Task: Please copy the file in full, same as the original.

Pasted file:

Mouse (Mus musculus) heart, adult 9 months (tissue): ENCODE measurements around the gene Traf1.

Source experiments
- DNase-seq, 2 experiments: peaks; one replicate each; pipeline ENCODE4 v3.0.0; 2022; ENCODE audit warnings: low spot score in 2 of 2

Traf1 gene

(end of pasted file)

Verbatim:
Mouse (Mus musculus) heart, adult 9 months (tissue): ENCODE measurements around the gene Traf1.

Source experiments
- DNase-seq, 2 experiments: peaks; one replicate each; pipeline ENCODE4 v3.0.0; 2022; ENCODE audit warnings: low spot score in 2 of 2

Traf1 gene